After the breakup of Led Zeppelin in 1980, Plant pursued a successful solo career beginning with Pictures at Eleven in 1982, followed by 1983's The Principle of Moments. Popular tracks from this period include Big Log (a Top 20 hit in 1983), In the Mood (1984), Little by Little (1985), Tall Cool One (a #25 hit in 1988) and I Believe (1993), another song written for and dedicated to his late son, Karac. In 1984, Plant formed a short-lived all-star group with Jimmy Page and Jeff Beck called The Honeydrippers, who had a #3 hit with a remake of the Phil Phillips' tune, Sea of Love, along with a lesser hit with Rockin' at Midnight. Plant avoided performing Led Zeppelin songs through much of this period.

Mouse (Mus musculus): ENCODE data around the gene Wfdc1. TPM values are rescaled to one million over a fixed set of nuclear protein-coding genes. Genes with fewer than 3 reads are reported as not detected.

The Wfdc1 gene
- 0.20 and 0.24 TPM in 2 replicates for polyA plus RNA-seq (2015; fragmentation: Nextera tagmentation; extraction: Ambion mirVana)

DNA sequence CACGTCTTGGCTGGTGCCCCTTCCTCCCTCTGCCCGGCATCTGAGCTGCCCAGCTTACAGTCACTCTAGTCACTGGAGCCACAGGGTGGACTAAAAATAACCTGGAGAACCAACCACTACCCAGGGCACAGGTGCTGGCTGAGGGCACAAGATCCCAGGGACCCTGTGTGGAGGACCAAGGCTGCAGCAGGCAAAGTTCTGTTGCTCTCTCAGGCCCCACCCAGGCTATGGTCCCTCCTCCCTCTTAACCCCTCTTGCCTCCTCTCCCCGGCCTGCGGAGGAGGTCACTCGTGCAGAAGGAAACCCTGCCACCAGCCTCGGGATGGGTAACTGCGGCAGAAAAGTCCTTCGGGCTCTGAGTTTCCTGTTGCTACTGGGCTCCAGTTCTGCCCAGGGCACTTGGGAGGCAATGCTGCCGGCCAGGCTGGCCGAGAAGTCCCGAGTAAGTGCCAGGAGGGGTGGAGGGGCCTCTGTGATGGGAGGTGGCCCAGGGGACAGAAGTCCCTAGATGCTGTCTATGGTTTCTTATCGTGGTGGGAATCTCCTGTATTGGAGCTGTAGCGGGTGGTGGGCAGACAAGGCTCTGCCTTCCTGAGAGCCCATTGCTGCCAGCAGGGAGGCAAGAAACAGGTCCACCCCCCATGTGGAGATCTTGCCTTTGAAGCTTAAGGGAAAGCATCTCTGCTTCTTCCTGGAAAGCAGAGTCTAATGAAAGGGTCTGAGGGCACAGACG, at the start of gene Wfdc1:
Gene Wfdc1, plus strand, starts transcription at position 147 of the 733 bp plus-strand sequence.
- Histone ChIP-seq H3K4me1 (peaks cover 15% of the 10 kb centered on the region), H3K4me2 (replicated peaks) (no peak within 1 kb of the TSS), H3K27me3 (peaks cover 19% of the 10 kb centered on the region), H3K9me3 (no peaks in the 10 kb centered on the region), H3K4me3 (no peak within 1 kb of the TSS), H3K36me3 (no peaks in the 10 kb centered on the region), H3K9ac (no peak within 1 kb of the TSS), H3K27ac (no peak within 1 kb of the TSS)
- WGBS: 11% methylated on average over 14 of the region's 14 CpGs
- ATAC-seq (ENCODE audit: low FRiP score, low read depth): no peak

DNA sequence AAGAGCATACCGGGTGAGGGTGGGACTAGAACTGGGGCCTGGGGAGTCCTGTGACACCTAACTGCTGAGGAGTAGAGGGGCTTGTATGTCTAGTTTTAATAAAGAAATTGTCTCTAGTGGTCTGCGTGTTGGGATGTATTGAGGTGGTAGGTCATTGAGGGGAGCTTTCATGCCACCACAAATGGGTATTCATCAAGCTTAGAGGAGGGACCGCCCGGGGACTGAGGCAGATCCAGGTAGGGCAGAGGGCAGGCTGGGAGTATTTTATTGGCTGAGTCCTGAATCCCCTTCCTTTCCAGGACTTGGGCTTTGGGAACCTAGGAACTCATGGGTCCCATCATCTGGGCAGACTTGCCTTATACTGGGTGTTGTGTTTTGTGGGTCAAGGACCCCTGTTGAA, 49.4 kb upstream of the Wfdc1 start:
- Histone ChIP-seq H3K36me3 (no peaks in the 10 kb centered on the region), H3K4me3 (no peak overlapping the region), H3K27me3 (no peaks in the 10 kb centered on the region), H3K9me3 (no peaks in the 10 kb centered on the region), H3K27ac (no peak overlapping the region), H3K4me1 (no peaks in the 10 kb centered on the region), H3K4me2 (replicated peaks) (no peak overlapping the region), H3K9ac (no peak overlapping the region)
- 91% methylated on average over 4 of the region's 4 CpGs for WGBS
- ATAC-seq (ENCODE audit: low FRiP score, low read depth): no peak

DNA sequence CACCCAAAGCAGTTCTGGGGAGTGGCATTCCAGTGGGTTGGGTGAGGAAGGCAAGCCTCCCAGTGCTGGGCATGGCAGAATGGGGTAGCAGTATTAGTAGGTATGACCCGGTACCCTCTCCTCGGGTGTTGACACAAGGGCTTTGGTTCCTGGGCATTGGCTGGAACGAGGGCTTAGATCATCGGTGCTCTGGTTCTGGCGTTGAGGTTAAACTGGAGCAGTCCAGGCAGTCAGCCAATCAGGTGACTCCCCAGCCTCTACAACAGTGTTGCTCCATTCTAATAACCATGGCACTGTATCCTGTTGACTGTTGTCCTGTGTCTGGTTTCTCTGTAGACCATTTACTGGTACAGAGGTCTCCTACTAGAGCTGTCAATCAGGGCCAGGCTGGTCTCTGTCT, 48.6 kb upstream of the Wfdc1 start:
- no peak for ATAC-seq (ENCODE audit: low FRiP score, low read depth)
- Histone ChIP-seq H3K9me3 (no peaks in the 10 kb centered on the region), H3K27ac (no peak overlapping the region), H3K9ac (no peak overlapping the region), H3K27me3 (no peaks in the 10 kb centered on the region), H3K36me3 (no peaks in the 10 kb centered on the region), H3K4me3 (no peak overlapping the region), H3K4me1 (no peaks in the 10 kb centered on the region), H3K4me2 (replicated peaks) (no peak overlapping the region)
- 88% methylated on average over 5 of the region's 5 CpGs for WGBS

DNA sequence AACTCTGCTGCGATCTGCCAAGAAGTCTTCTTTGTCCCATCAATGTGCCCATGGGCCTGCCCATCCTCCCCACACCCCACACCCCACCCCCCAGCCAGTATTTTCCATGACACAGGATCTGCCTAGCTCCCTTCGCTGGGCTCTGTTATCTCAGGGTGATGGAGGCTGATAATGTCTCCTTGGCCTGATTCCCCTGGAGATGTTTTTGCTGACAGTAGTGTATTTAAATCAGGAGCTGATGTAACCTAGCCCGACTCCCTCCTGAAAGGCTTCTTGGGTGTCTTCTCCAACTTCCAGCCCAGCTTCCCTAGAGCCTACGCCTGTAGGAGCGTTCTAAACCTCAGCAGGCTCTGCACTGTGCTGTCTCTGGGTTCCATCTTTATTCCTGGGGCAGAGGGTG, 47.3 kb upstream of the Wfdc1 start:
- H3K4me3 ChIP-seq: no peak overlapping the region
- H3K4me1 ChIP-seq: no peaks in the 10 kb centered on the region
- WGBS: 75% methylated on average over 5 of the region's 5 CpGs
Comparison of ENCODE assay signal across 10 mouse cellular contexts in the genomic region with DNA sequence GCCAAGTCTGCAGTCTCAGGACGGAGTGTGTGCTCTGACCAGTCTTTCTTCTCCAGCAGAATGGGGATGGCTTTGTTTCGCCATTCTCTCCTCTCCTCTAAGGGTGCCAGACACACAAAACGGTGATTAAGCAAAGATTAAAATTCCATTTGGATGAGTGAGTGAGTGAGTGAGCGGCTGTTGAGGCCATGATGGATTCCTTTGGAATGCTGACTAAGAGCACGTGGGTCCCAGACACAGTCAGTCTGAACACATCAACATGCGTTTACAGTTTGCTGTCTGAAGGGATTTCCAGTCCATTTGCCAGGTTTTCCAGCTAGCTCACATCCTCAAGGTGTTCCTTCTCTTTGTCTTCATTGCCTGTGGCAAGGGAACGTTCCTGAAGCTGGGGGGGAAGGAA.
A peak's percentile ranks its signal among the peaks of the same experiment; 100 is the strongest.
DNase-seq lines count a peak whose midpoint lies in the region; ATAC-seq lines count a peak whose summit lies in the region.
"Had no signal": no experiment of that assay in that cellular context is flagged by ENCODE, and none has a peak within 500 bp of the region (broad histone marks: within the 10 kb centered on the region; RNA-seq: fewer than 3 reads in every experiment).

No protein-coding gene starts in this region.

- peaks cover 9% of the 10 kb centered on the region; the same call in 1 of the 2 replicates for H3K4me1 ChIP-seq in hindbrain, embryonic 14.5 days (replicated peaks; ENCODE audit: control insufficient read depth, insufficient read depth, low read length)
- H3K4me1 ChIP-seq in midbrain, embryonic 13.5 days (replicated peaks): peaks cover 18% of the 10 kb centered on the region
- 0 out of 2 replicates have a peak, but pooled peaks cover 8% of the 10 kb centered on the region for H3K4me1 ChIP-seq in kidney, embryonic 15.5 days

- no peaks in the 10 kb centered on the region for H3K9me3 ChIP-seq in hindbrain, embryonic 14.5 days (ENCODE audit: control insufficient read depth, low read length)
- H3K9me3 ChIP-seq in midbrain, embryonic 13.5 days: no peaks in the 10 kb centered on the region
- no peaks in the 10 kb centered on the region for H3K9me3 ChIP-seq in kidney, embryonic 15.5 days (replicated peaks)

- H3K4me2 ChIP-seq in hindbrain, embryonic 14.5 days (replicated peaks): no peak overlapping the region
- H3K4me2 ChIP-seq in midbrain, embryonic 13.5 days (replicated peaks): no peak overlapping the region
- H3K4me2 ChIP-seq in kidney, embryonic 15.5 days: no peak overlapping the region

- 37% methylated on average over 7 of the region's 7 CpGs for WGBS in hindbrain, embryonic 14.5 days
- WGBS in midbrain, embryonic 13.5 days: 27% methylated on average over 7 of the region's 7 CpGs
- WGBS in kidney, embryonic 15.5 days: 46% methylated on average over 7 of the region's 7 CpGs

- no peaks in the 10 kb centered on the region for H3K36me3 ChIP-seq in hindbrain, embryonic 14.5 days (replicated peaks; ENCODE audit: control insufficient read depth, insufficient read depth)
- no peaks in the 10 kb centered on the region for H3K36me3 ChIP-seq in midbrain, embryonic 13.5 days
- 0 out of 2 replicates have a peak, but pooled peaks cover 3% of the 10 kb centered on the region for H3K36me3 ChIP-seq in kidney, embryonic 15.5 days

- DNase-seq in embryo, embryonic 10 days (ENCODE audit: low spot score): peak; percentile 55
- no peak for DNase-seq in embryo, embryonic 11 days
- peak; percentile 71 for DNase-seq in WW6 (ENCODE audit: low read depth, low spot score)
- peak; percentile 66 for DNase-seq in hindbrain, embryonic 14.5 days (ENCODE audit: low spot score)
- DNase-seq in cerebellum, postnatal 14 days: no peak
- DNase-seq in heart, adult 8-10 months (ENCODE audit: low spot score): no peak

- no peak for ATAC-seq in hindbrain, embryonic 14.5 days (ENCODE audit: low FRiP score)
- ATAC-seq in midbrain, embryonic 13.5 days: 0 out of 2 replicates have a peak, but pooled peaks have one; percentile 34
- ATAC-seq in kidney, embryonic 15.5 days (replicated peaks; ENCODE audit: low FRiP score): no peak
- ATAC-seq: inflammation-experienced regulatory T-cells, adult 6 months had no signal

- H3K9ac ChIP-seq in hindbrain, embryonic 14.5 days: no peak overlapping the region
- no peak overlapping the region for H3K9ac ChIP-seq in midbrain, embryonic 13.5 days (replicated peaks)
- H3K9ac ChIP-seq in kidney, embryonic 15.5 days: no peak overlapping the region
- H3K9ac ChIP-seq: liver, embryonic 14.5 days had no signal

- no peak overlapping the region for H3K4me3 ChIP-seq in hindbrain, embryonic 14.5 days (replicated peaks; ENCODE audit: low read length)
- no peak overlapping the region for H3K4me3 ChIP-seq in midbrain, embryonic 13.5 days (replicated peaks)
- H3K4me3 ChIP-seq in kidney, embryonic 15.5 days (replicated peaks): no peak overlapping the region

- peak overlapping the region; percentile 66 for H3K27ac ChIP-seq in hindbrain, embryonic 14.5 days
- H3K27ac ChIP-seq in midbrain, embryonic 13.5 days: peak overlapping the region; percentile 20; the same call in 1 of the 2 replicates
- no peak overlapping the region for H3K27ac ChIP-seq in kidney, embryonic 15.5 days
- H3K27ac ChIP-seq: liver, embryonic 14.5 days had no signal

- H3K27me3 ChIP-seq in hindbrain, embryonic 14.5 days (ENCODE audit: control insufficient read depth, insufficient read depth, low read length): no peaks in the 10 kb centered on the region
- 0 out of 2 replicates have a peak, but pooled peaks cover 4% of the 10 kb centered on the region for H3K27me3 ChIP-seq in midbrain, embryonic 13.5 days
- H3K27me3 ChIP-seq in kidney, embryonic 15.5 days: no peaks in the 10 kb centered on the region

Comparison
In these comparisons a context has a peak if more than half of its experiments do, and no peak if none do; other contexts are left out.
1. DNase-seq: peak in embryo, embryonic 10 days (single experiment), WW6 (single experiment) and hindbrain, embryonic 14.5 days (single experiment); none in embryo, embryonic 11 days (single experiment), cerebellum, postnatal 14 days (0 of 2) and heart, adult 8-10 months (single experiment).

On rare occasions, Plant performed with both surviving members of Led Zeppelin: In 1985 for Live Aid, 1988 for Atlantic Records 40th anniversary, 1995 when the band was inducted into the Rock and Roll Hall of Fame, and 10 December 2007 to honour the memory of Atlantic Records cofounder Ahmet Ertegun, the last three with Bonham's son Jason filling in on drums. Additionally, Plant, Jones, and Page attended and performed at Jason's wedding in 1990.